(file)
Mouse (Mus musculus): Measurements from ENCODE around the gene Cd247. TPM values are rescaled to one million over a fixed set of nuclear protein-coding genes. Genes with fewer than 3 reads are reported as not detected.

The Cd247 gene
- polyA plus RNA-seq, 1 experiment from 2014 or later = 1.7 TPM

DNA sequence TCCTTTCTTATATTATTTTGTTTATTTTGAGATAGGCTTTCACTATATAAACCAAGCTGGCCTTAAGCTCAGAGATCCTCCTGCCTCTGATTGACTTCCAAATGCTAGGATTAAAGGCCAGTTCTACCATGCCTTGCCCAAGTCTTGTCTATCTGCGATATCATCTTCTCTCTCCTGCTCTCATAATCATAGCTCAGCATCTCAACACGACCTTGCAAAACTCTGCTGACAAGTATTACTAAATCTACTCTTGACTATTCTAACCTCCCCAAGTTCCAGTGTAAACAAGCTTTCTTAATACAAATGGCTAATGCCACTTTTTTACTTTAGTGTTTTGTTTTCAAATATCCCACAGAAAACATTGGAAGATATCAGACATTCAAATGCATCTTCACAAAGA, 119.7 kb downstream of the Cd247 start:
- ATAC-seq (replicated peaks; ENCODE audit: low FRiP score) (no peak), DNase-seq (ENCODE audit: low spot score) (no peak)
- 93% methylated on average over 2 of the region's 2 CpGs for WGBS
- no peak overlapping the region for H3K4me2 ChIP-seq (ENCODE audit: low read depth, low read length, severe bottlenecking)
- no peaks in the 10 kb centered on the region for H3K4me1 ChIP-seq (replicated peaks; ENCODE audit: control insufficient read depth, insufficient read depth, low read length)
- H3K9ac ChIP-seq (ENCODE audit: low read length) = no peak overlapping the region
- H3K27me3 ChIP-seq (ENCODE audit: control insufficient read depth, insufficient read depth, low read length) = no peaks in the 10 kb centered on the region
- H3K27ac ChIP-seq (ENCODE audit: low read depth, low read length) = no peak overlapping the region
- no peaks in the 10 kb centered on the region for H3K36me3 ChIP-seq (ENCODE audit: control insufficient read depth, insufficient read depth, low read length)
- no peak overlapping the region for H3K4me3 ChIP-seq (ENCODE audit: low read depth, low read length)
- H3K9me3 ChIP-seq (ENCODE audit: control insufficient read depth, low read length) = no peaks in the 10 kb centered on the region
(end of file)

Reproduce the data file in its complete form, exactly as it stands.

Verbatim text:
Mouse (Mus musculus): Measurements from ENCODE around the gene Cd247. TPM values are rescaled to one million over a fixed set of nuclear protein-coding genes. Genes with fewer than 3 reads are reported as not detected.

The Cd247 gene
- polyA plus RNA-seq, 1 experiment from 2014 or later = 1.7 TPM

DNA sequence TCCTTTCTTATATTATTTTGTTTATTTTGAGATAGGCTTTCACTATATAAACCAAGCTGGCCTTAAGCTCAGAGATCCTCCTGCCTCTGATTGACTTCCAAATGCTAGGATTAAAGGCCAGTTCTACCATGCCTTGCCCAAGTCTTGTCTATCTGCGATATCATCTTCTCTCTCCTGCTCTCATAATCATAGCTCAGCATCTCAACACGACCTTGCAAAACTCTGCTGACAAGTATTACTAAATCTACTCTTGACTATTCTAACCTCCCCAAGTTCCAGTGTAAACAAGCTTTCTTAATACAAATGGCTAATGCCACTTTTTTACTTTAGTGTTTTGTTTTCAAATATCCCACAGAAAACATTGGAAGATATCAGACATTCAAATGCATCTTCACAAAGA, 119.7 kb downstream of the Cd247 start:
- ATAC-seq (replicated peaks; ENCODE audit: low FRiP score) (no peak), DNase-seq (ENCODE audit: low spot score) (no peak)
- 93% methylated on average over 2 of the region's 2 CpGs for WGBS
- no peak overlapping the region for H3K4me2 ChIP-seq (ENCODE audit: low read depth, low read length, severe bottlenecking)
- no peaks in the 10 kb centered on the region for H3K4me1 ChIP-seq (replicated peaks; ENCODE audit: control insufficient read depth, insufficient read depth, low read length)
- H3K9ac ChIP-seq (ENCODE audit: low read length) = no peak overlapping the region
- H3K27me3 ChIP-seq (ENCODE audit: control insufficient read depth, insufficient read depth, low read length) = no peaks in the 10 kb centered on the region
- H3K27ac ChIP-seq (ENCODE audit: low read depth, low read length) = no peak overlapping the region
- no peaks in the 10 kb centered on the region for H3K36me3 ChIP-seq (ENCODE audit: control insufficient read depth, insufficient read depth, low read length)
- no peak overlapping the region for H3K4me3 ChIP-seq (ENCODE audit: low read depth, low read length)
- H3K9me3 ChIP-seq (ENCODE audit: control insufficient read depth, low read length) = no peaks in the 10 kb centered on the region